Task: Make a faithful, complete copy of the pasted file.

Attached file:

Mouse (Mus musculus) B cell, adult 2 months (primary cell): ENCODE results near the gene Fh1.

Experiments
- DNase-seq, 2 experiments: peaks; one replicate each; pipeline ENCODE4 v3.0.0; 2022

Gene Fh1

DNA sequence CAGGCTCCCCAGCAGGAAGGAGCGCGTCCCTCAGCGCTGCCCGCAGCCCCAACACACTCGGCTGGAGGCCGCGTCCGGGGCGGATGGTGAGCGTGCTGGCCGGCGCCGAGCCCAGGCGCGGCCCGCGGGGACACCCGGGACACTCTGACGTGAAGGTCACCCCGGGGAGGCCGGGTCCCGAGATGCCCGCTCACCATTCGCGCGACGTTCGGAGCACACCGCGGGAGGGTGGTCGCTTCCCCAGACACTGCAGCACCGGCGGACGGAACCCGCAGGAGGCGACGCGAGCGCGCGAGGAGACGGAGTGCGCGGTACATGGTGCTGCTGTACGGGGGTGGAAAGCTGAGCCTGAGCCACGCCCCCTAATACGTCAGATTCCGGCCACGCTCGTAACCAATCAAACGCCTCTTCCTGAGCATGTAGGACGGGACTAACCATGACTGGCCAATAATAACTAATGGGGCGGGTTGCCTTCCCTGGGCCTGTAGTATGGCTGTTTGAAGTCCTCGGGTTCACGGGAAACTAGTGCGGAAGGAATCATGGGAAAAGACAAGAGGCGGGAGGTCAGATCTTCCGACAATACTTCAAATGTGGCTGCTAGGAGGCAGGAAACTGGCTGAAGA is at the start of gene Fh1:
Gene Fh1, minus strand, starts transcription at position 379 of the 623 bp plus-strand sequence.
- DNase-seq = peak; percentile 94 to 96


Mouse (Mus musculus) B cell, adult 2 months (primary cell): ENCODE results near the gene Fh1.

Experiments
- DNase-seq, 2 experiments: peaks; one replicate each; pipeline ENCODE4 v3.0.0; 2022

Gene Fh1

DNA sequence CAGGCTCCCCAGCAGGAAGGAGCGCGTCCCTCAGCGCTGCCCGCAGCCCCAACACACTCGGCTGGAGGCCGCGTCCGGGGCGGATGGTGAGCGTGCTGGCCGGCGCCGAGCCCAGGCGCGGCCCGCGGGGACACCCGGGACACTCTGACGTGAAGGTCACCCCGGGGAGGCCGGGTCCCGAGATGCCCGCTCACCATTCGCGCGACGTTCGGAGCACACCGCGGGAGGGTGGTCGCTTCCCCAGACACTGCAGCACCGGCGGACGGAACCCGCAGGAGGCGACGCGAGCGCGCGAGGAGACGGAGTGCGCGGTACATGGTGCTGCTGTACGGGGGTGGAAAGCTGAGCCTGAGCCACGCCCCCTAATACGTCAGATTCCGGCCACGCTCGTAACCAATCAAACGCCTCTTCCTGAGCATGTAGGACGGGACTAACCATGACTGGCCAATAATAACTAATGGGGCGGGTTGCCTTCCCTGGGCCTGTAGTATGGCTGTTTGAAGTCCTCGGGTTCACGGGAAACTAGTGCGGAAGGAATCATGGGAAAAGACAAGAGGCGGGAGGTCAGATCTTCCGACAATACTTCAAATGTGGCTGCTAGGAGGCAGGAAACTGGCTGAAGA is at the start of gene Fh1:
Gene Fh1, minus strand, starts transcription at position 379 of the 623 bp plus-strand sequence.
- DNase-seq = peak; percentile 94 to 96